Grupo Financiero Banamex
This article needs additional citations for verification. (September 2014) (Learn how and when to remove this template message)
|Predecessor||Grupo Financiero Banamex Accival|
|Founded||2 June 1884 as Banco Nacional de México (Banamex)|
|Manuel Medina-Mora Escalante|
(Chairman of the Board)
Ernesto Torres Cantú
|Revenue||US$ 18.3 billion (2010)|
|US$ 1.7 billion (2010)|
|Total assets||US$ 58.4 billion (2011)|
Number of employees
Grupo Financiero Banamex S.A. de C.V. has its origins and is the owner of the Banco Nacional de México or Citibanamex (formerly Banamex). It is the second largest bank in Mexico. The Banamex Financial Group was purchased by Citigroup in August 2001 for $12.5 billion USD. It continues to operate as a Citigroup subsidiary.
Banamex was formed on 2 June 1884 from the merger of two banks, Banco Nacional Mexicano and Banco Mercantil Mexicano, which had operated since the beginning of 1882. The newly founded bank had branches in Mérida, Veracruz, Puebla, Guanajuato and San Luis Potosí, and opened a branch in Guadalajara. The bank was reorganized in 1926, becoming a financing bank and establishing the first agency of a Latin American bank in New York City.
Banamex gradually introduced several financial product innovations to the Mexican market including savings accounts (in 1929), personal credit lines (in 1958), credit cards (in 1968), and ATM banking (in 1972). In 1981, Banamex acquired the California Commerce Bank.
In the midst of a severe economic crisis (1982), President José López Portillo announced a major devaluation of the peso and nationalized all private banks in Mexico. For the next nine years Banamex operated as a government owned national credit association. In 1991, Banamex was reprivatized and it established Grupo Financiero Banamex–Accival with the investment bank Acciones y Valores de México (Accival).
For the next four years Banamex and the rest of the Mexican private banks presided over an unprecedented expansion of private credit in Mexico. This expansion occurred in an environment characterized by: i) the lack of a credit culture at the newly privatized banks, which had been bought at rich multiples by individuals and organizations without lending experience, and ii) lax oversight by regulatory authorities, which led in some instances to the occurrence of irregular transactions (such as related party transactions).
The result of this aggressive expansion of credit was to strain the bank's balance sheet (loan portfolio quality ratios and capitalization ratios). The December 1994 macro-devaluation of the Mexican pesos (see the December Mistake) and the ensuing significant increase in domestic interest rates coupled with a dramatic economic recession, caused Banamex's and much of the rest of the privatized banks to essentially become insolvent.
In order to avoid the potentially catastrophic effects of generalized bank bankruptcies, the Ernesto Zedillo administration decided to rescue the troubled banks through a government fund (Instituto de Protección al Ahorro Bancario or IPAB, later called Fondo Bancario de Protección al Ahorro or Fobaproa). IPAB enticed the banks' shareholders to inject fresh equity into the banks by pledging to buy from the banks non-performing loans in a two to one (or in some cases greater) ratio with respect to the newly injected fresh capital in exchange for a long-dated government note with capitalized interest. Banamex eventually sold $_ worth of non-performing loans to IPAB, and its shareholders injected $_ of fresh equity. The combination of these measures coupled with a recovery of the Mexican economy helped clean up the bank's balance sheet.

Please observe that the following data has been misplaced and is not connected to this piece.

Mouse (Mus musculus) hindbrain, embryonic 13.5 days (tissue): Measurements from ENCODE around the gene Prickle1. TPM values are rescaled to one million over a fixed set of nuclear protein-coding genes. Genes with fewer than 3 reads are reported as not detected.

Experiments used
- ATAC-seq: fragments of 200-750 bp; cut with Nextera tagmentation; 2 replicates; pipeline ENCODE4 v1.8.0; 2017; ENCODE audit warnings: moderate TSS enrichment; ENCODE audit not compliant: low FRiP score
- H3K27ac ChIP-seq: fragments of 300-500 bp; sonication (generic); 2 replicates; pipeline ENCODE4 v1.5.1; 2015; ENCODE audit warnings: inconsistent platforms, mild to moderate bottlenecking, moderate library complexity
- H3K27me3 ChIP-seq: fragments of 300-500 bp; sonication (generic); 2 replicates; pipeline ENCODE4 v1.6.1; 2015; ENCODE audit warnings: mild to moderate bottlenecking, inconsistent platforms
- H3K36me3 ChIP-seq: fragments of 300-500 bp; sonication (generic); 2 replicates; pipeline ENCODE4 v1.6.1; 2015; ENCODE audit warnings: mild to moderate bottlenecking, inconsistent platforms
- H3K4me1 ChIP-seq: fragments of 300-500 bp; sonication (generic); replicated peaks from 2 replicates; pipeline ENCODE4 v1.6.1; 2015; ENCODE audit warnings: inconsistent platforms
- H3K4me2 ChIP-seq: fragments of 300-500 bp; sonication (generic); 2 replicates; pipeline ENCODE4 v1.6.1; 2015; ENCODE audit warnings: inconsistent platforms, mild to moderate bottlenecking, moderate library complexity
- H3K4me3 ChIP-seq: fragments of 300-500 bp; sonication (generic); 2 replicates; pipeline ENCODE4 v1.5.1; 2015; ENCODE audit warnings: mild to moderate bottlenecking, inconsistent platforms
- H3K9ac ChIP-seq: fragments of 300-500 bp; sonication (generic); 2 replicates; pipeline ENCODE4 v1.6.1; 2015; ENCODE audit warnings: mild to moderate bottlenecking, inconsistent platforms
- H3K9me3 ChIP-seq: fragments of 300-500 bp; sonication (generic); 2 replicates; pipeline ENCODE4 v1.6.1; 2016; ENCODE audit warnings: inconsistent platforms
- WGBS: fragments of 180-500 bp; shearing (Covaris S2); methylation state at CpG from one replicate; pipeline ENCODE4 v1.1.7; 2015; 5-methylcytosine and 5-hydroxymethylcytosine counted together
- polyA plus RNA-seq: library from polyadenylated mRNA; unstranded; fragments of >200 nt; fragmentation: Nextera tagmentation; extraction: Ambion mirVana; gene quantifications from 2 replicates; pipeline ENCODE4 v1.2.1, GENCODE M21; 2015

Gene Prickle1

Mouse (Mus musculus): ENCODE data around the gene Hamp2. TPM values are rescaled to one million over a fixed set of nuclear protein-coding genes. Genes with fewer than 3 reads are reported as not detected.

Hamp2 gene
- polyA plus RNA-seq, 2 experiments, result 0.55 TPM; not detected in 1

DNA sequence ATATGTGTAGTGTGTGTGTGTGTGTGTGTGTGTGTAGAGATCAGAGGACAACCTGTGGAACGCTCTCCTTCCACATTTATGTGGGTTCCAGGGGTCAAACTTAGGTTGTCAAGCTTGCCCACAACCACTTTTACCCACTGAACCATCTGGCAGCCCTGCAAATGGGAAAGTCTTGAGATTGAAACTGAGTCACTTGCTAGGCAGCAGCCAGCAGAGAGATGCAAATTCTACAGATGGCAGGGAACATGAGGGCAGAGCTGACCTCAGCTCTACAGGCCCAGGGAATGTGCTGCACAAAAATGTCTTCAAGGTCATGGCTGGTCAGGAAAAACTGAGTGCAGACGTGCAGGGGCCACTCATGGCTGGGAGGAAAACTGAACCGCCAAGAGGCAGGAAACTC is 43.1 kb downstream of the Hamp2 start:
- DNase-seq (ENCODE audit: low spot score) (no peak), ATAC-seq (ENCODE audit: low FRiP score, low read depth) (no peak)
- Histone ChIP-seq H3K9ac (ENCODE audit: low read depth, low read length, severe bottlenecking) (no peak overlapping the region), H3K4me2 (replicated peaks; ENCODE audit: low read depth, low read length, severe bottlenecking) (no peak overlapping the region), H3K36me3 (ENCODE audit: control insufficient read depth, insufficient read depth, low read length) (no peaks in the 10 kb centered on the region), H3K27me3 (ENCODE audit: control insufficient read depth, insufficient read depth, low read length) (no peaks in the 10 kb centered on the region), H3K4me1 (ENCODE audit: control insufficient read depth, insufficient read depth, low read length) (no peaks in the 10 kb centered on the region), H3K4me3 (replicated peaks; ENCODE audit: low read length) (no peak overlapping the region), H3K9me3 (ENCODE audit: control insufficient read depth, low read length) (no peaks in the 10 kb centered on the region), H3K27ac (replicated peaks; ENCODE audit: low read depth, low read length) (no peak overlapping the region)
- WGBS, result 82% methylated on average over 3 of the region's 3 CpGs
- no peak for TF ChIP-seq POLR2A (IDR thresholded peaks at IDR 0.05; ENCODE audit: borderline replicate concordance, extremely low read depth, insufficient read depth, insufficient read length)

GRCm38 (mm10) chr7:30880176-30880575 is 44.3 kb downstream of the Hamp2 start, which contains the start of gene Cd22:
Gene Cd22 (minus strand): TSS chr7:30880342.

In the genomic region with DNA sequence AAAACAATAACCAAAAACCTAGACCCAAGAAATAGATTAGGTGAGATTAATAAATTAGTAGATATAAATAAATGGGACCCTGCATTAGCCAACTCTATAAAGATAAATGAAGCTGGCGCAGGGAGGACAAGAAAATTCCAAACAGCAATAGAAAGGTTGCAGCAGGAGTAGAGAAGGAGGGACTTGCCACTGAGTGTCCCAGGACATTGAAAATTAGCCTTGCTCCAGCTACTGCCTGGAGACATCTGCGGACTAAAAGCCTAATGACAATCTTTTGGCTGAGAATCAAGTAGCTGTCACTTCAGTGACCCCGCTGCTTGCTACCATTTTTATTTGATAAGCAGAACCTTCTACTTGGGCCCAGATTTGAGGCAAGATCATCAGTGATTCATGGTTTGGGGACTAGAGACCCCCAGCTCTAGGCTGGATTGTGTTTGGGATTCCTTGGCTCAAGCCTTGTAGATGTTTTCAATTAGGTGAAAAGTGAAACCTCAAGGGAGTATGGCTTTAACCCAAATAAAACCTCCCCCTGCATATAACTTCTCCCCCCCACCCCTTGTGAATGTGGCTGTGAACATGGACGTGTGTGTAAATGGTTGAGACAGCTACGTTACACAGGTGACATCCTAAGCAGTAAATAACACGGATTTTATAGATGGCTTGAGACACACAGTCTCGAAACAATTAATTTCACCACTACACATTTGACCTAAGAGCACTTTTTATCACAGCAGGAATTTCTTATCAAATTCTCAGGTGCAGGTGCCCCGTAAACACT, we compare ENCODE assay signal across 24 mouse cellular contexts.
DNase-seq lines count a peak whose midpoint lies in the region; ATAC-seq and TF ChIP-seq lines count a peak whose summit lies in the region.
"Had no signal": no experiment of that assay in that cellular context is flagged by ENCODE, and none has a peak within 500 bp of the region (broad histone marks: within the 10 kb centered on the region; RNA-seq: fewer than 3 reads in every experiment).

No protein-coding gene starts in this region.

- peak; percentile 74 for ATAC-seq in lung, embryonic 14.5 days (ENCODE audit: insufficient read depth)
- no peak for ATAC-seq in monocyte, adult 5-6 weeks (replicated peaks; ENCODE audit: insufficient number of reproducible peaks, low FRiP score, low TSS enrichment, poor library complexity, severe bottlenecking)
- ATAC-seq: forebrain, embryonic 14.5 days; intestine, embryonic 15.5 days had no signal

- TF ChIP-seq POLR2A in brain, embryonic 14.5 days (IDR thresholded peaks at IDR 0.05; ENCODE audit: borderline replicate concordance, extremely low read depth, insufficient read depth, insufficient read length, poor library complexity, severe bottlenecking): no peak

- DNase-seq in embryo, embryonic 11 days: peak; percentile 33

From 1997 to 2001 Roberto Hernández Ramírez was the CEO. In 1997, Afore Banamex was created to access the newly created private pension fund market.
On August 6, 2001, Citigroup Inc. acquired Grupo Financiero Banamex-Accival for US$12.5 billion, which became Grupo Financiero Banamex. This was the largest-ever U.S.-Mexico corporate merger. Grupo Financiero Banamex's operations were integrated with Citibank's relatively small existing Mexico business under the Banamex brand name.
In October 2014, allegations were made that employees had taken millions of dollars in kickbacks from vendors. Authorities in Mexico and the United States are investigating the allegations. Citigroup encouraged Manuel Medina-Mora to resign.
The following are subsidiaries of Grupo Financiero Banamex:
- Afore Banamex
- Seguros Banamex
- Arrendadora Banamex
- Operadora e Impulsora de Negocios
- Acción Banamex
- Pensiones Banamex
- Fomento Cultural
- Fomento Social
After Citigroup's purchase of Banamex in 2001, Banamex decided to expand into the U.S. by opening a subsidiary in the country and creating Banamex USA. Most of the banks branches were located in the Southwest with branches in California, Texas, and Arizona. The U.S. subsidiary didn't last long though and was shut down in 2015 after a 6-year investigation into Citigroup's and Grupo Financiero Banamex' money laundering scheme by the U.S. Department of Justice. This resulted in Citigroup having to pay a $140 million fine.
- Banco Nacional de México, S.A. (2013). "Reporte Anual que se presenta de acuerdo con las Disposiciones de Carácter General aplicables a las Emisoras de Valores y a otros Participantes del Mercado de Valores respecto al ejercicio terminado el 31 de diciembre de 2012" (PDF) (in Spanish). pp. 6–7, 61. Retrieved 22 March 2014.
- Grupo Financiero Banamex, S.A. de C.V (2013). "Consejo de Administración" (PDF) (in Spanish). Retrieved 22 March 2014.
- "Another Scandal Hits Citigroup's Moneymaking Mexican Division". The New York Times.
- "Citigroup Likely to Close Banamex USA". Stock Market Advice | Investment Newsletters - Profit Confidential. June 1, 2015.
- "UPDATE 2-Citi to shut Banamex USA, pay $140 mln fine". July 22, 2015 – via www.reuters.com.